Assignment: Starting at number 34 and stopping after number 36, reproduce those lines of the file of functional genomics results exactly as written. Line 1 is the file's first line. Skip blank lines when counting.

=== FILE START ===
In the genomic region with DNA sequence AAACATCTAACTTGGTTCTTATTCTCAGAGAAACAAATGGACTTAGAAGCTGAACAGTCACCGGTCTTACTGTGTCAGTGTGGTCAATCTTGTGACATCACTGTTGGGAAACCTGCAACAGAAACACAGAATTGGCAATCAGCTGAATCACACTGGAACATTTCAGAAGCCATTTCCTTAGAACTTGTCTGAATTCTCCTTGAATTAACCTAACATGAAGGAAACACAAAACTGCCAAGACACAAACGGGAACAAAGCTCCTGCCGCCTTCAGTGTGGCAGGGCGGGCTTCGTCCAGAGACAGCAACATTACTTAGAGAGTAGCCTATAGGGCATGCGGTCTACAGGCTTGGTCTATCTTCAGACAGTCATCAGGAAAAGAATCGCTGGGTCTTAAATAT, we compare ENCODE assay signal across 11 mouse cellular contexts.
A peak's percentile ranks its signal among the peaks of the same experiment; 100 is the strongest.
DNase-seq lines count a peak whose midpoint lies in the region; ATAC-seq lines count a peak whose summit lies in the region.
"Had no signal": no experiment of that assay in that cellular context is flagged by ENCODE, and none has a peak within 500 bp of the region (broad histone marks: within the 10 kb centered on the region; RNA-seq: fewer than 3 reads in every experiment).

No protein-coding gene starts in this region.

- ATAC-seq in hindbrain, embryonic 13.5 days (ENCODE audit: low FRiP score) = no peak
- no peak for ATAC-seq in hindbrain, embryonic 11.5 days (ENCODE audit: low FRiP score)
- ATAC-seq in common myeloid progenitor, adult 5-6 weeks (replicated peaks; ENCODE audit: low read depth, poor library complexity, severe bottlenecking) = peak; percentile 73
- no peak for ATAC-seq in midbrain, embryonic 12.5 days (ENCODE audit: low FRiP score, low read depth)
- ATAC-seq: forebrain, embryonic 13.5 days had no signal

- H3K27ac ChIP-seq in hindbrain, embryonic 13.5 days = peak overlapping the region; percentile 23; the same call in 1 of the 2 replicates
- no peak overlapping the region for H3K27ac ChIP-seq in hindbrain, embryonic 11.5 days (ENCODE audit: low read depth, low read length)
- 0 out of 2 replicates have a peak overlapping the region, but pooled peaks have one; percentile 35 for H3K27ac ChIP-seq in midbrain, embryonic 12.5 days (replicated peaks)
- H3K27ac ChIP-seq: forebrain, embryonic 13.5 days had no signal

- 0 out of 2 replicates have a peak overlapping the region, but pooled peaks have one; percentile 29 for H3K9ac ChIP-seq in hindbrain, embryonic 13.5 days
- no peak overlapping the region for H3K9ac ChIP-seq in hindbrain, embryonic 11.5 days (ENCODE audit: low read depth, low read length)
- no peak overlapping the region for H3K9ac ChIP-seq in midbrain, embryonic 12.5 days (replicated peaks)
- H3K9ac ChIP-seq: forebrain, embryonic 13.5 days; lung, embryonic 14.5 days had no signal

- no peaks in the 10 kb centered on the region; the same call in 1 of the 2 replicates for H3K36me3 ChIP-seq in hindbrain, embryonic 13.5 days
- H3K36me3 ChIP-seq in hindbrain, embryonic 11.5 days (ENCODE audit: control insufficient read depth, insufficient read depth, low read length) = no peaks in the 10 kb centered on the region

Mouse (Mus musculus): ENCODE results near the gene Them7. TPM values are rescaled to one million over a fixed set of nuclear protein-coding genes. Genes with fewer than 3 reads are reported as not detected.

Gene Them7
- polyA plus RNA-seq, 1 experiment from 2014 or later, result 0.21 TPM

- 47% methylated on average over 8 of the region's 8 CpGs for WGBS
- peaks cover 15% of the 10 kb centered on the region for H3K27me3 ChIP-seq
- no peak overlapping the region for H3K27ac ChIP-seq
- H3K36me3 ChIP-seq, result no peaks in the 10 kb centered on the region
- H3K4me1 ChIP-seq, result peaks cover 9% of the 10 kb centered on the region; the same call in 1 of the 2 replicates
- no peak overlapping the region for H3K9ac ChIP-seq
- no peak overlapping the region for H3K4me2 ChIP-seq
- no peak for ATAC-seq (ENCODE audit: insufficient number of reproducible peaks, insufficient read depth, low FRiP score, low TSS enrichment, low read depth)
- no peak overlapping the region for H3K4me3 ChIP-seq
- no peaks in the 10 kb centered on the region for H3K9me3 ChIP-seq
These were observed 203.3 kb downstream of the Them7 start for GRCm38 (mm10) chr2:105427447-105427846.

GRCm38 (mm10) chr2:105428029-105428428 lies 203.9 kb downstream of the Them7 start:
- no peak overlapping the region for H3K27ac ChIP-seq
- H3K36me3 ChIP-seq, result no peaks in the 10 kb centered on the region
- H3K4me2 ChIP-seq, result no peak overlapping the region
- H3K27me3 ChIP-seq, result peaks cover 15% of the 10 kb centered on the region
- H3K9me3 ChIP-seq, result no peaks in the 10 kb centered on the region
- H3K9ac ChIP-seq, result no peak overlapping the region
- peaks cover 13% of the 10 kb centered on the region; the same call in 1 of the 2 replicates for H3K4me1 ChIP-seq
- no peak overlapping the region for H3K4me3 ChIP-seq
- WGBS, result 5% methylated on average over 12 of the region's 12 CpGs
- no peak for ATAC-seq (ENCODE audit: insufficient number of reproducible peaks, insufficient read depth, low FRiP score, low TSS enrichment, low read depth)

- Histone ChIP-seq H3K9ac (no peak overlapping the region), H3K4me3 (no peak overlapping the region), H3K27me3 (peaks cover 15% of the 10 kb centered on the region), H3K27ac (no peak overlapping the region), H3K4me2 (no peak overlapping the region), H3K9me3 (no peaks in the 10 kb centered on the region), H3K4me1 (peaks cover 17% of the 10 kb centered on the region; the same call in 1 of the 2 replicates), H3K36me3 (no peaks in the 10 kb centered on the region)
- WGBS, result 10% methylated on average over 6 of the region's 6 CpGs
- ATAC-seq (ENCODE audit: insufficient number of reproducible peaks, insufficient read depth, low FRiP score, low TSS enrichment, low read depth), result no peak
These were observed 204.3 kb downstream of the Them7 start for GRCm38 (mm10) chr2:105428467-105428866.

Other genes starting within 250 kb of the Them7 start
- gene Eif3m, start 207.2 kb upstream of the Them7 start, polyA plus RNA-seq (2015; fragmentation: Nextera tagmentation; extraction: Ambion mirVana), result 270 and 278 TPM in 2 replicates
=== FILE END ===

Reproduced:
These were observed 203.3 kb downstream of the Them7 start for GRCm38 (mm10) chr2:105427447-105427846.

GRCm38 (mm10) chr2:105428029-105428428 lies 203.9 kb downstream of the Them7 start:
- no peak overlapping the region for H3K27ac ChIP-seq